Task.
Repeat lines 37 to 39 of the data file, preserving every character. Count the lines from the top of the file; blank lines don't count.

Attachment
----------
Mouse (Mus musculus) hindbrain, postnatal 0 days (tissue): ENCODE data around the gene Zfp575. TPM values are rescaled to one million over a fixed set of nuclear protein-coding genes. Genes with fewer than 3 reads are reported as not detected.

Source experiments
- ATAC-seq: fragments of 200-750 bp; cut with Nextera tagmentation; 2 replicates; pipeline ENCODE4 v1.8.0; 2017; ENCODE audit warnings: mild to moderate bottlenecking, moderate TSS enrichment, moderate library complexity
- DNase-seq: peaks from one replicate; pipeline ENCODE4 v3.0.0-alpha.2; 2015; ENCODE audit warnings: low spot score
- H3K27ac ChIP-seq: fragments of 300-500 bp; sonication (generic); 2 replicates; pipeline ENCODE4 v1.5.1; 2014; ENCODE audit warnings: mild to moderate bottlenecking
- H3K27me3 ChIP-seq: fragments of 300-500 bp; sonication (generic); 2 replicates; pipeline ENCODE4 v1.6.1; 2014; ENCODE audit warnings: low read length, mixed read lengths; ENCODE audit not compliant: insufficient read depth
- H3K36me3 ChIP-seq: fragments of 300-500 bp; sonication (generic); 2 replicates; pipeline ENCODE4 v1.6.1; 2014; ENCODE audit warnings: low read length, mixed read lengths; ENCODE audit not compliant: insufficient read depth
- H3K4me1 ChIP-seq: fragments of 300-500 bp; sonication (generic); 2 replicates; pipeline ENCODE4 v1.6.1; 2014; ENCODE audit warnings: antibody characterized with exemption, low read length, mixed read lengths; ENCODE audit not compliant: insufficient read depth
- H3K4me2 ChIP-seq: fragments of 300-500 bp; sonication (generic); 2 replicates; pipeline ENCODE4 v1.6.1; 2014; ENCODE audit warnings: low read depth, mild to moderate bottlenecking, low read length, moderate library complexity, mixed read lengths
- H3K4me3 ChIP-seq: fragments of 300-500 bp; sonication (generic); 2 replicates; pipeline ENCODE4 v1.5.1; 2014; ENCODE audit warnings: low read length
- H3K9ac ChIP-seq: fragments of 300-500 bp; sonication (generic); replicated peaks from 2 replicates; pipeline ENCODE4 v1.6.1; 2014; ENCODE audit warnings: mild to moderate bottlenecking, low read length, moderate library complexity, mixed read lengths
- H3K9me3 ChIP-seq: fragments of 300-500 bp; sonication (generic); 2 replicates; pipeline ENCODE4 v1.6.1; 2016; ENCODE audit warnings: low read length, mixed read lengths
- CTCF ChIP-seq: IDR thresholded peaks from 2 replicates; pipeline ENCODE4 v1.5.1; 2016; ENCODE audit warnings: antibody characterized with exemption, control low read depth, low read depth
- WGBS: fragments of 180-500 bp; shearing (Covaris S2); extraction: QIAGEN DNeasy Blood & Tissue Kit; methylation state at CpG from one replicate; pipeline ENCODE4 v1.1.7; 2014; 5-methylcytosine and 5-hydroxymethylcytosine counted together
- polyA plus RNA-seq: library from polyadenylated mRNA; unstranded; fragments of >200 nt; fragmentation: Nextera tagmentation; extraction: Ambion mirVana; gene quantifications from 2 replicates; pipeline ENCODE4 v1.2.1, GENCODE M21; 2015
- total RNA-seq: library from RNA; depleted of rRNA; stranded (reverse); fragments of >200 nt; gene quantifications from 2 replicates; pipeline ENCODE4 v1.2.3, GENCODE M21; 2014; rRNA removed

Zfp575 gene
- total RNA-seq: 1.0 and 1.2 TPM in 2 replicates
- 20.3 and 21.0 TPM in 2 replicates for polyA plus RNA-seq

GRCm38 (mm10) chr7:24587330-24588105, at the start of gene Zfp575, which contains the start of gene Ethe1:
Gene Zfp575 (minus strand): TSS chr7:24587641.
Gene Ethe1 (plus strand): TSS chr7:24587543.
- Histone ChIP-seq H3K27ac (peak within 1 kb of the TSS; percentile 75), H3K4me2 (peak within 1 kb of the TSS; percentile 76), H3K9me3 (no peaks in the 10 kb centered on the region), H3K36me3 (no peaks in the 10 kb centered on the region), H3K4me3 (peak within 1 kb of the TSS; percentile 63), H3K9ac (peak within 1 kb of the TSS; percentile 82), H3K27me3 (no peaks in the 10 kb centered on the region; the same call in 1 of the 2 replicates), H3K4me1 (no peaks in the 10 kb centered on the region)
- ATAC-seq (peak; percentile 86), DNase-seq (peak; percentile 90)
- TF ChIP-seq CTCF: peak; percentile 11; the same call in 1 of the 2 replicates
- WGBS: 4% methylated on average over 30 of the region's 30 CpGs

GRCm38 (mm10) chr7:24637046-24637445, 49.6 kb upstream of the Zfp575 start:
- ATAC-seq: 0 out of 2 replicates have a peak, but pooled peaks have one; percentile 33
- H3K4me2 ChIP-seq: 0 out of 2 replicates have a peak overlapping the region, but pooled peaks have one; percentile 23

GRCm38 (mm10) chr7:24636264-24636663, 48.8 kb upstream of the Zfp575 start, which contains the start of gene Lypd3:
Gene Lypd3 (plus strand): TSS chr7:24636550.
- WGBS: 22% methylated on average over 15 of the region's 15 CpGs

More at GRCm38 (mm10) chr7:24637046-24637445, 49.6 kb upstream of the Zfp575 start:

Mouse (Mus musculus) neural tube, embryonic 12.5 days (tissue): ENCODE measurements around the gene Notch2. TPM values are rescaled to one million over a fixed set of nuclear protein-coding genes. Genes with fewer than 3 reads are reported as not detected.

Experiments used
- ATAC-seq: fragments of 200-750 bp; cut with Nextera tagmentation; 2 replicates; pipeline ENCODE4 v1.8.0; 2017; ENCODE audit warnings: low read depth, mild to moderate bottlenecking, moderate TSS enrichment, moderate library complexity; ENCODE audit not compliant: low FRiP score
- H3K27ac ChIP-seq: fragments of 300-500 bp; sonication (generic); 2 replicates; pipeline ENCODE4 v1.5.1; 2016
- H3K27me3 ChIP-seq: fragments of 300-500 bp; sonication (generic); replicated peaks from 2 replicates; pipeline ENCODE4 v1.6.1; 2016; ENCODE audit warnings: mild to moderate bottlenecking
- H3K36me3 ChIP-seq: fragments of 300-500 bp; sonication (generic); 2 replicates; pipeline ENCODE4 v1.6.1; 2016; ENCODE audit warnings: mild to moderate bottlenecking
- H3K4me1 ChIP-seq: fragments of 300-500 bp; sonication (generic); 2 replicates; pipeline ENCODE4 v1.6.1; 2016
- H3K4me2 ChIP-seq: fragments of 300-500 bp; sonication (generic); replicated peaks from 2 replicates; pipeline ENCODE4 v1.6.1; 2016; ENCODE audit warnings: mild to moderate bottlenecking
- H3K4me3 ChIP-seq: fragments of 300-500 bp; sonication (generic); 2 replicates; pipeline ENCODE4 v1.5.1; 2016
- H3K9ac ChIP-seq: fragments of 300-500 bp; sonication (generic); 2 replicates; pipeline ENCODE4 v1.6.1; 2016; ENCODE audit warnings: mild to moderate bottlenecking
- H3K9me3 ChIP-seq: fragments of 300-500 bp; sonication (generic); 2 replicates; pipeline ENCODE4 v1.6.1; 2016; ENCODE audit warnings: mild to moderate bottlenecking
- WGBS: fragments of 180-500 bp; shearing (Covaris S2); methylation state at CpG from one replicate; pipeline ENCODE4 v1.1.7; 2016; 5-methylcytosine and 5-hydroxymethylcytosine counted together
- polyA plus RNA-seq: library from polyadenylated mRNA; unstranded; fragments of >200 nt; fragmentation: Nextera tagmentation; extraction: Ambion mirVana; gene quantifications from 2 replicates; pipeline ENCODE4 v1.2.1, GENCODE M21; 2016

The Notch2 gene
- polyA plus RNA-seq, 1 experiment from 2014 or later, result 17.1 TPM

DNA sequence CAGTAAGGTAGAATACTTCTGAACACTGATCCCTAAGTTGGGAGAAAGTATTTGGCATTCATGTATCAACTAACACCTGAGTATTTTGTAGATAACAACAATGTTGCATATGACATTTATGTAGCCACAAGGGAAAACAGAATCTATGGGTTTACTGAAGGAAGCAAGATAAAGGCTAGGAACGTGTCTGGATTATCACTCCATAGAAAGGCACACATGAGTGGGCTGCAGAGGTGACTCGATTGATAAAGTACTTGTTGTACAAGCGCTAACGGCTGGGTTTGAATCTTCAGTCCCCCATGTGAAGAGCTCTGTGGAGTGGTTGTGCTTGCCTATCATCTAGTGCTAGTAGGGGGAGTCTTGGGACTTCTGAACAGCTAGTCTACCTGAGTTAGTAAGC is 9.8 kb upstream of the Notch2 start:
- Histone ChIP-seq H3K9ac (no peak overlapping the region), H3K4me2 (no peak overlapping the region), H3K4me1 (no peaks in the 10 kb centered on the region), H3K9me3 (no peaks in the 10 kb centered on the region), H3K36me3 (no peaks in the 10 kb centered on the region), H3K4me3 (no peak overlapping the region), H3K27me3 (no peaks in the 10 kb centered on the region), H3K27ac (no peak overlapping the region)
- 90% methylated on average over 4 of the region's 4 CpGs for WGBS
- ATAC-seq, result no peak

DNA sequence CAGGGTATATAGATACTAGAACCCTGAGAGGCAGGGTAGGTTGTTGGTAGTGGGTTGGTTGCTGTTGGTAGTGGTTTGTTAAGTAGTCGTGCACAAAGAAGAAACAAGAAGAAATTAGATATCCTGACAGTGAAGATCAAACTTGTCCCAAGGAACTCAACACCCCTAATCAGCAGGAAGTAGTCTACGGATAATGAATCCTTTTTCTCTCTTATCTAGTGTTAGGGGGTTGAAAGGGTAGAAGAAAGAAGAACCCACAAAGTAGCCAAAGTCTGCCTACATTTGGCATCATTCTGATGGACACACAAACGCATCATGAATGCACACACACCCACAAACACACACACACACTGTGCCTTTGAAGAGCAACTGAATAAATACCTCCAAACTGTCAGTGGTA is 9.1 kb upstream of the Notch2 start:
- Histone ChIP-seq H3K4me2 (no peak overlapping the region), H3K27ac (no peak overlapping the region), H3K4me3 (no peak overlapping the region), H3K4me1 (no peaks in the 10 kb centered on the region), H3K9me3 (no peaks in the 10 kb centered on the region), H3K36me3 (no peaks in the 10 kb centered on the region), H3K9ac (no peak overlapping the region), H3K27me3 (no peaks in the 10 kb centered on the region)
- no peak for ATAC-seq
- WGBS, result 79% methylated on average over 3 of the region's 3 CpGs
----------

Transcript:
- H3K27ac ChIP-seq: fragments of 300-500 bp; sonication (generic); 2 replicates; pipeline ENCODE4 v1.5.1; 2016
- H3K27me3 ChIP-seq: fragments of 300-500 bp; sonication (generic); replicated peaks from 2 replicates; pipeline ENCODE4 v1.6.1; 2016; ENCODE audit warnings: mild to moderate bottlenecking
- H3K36me3 ChIP-seq: fragments of 300-500 bp; sonication (generic); 2 replicates; pipeline ENCODE4 v1.6.1; 2016; ENCODE audit warnings: mild to moderate bottlenecking